izusek / Getty Images
izusek / Getty Images

It's OK To Carry a Balance If You're Earning Credit Card Rewards

The battle for consumer credit card spending has gotten very competitive, and many card issuers now offer lucrative sign-up bonuses and ongoing perks to attract customers. Sign-up bonuses of 100,000 points or miles are now not that unusual, and points multipliers on everything from grocery store purchases to travel and office expenses can make the proper use of a rewards credit card quite beneficial for the cardholder. However, if you have to keep an outstanding balance on your card in order to reap those rewards, you're likely paying far more in interest costs than you're earning in rewards.

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Andrey_Popov /
Andrey_Popov /

Paying Off Delinquent Debts Erases Them From Your Credit History

Making late payments on your credit cards is one of the most damaging things you can do to your credit score, short of filing for bankruptcy. For one thing, your credit score will take a significant hit, sometimes in excess of 100 points. But the damage is much longer-lasting than that. Even if you get back on your feet and pay off your delinquent debts in full, you can't erase the fact that you were past due in the first place. Late payments and account charge-offs stick around on your credit report for a full seven years, even if you pay them off in full. While the damage done to your score will decrease over time, you can't hide the fact that you missed those payments until they naturally fall off your report after nearly a decade.


It Never Makes Sense To Pay an Annual Fee To Get a Credit Card

Credit card companies already earn money via interchange fees and interest charges on consumers, so it doesn't seem right that you should also pay an annual fee to own one. However, in some cases, paying an annual fee on a credit card will give you access to numerous features and benefits that will far outweigh the cost of owning the card.

Most annual fee cards, for example, offer generous sign-up bonuses that more than pay for the first year of card ownership. On an ongoing basis, various perks like free baggage, club membership, and/or upgrade seating on airlines can be worth far more to a frequent traveler than the cost of an annual fee. Not all perks provide the same value to all consumers, however, so be sure to only pay for credit cards that provide you with perks that apply to your personal lifestyle.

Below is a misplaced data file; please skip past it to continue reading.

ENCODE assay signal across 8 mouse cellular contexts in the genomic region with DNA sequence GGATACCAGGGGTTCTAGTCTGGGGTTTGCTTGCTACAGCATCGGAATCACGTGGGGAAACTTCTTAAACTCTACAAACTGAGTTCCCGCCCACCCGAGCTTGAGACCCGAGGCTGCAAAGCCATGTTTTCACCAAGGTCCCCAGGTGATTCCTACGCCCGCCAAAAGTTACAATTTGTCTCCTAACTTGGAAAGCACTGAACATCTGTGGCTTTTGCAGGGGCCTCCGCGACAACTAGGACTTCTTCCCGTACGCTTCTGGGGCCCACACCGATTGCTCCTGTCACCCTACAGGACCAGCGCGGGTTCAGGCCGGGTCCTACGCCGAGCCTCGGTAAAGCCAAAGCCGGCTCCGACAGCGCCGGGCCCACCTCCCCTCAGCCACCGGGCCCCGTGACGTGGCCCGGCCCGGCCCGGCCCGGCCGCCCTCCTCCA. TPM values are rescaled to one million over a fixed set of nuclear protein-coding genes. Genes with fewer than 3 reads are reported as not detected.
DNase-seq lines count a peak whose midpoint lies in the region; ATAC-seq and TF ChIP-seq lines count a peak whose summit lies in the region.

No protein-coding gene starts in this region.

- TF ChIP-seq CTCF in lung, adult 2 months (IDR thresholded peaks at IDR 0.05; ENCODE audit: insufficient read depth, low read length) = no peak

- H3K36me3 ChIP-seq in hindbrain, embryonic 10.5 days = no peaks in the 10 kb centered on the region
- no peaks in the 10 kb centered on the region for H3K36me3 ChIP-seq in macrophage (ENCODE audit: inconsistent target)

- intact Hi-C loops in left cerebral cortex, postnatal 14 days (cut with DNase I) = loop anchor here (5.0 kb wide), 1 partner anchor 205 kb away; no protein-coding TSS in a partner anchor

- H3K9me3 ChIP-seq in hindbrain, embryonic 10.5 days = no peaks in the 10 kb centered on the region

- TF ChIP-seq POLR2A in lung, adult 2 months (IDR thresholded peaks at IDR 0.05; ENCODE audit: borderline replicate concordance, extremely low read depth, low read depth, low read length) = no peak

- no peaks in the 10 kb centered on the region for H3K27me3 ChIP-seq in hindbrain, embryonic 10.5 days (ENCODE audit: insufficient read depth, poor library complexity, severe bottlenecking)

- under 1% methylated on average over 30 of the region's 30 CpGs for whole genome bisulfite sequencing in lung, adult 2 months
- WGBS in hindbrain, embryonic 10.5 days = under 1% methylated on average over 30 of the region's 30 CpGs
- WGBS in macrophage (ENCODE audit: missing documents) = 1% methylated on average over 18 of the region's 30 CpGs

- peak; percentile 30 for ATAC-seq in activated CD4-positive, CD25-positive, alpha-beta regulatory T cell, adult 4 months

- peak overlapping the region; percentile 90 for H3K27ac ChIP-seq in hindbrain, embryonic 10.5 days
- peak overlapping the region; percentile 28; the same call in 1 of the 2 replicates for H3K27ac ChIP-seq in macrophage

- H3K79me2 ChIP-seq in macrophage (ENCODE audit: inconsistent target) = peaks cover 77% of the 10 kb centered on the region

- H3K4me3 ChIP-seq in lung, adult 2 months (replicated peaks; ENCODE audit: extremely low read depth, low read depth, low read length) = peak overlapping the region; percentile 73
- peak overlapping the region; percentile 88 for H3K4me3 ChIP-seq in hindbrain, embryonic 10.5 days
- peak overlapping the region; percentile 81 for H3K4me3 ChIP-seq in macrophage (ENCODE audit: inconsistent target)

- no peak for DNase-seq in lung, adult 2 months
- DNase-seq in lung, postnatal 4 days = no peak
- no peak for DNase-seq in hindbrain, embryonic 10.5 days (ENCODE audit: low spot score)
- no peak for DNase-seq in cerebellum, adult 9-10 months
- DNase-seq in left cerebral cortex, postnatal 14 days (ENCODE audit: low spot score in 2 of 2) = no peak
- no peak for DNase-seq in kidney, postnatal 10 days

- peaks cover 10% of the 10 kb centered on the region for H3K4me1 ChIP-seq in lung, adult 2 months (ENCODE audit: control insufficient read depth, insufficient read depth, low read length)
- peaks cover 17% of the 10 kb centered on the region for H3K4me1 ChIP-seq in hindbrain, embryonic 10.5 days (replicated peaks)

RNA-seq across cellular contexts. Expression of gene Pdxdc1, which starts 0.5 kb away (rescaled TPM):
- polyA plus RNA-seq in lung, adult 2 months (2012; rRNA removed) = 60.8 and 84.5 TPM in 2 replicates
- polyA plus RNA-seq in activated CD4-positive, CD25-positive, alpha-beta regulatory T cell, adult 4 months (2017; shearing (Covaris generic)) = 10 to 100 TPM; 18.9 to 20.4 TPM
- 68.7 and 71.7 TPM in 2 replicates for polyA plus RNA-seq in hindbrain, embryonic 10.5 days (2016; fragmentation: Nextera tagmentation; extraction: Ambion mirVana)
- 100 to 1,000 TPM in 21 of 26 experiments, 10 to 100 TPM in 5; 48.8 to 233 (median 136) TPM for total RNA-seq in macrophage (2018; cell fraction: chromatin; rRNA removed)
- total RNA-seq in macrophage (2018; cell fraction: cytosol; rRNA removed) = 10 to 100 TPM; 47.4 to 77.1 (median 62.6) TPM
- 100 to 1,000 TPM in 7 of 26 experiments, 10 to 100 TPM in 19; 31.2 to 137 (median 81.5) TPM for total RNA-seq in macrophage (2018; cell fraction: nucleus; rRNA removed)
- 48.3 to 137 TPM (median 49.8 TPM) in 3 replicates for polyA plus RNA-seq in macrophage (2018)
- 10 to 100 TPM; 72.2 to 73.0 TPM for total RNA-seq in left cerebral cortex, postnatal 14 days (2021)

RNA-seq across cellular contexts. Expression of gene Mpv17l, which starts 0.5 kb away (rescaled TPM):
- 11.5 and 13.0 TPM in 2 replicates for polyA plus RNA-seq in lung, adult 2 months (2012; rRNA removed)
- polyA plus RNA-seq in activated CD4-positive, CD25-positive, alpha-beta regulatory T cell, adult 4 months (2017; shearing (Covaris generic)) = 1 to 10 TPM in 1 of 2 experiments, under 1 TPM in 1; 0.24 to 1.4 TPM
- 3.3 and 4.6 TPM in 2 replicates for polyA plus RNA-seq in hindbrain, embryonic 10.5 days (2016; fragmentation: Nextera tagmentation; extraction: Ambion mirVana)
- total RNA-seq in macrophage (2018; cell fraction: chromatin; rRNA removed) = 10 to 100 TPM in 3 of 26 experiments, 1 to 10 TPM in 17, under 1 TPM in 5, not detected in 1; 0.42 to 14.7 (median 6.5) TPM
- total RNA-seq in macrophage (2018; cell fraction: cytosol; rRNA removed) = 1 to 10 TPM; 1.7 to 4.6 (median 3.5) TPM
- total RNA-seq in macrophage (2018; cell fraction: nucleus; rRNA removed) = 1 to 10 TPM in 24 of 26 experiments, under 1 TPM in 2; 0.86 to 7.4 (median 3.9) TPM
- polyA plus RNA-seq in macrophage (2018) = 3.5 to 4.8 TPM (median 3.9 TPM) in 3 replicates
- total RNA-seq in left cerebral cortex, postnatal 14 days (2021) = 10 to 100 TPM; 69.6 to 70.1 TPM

SpiffyJ / Getty Images
SpiffyJ / Getty Images

Credit Reports Are Always Accurate

Credit reports are official records of your financial history, so it makes sense that many Americans believe that they are always accurate. The reality is that this couldn't be further from the truth. According to a Consumer Reports investigation conducted in 2021, more than one-third of American consumers found at least one error in their credit reports. That's a staggeringly high number for an important financial document that can affect the cost of everything from your auto loan to your home mortgage. The lesson here is to check your credit reports frequently to ensure that your information is accurate.

kali9 / Getty Images
kali9 / Getty Images

All You Need Is a Single Credit Card

Some Americans believe that owning a single credit card is the right way to go when it comes to credit scoring and managing their finances. But the truth is that having a mix of credit is the best way to help boost your credit score, and having more than one credit card will often maximize the rewards you can earn. Your credit mix is actually its own category within your FICO score, amounting to 10% of the overall score. If you can show creditors that you can responsibly handle credit of different types, such as installment loans, credit cards and retail accounts, your score will improve. Similarly, owning different types of credit cards that provide rewards in different areas, such as groceries, gasoline or streaming services, can maximize the total benefit you receive from your cards.

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This article originally appeared on 10 Things Most Americans Don’t Know About Credit Cards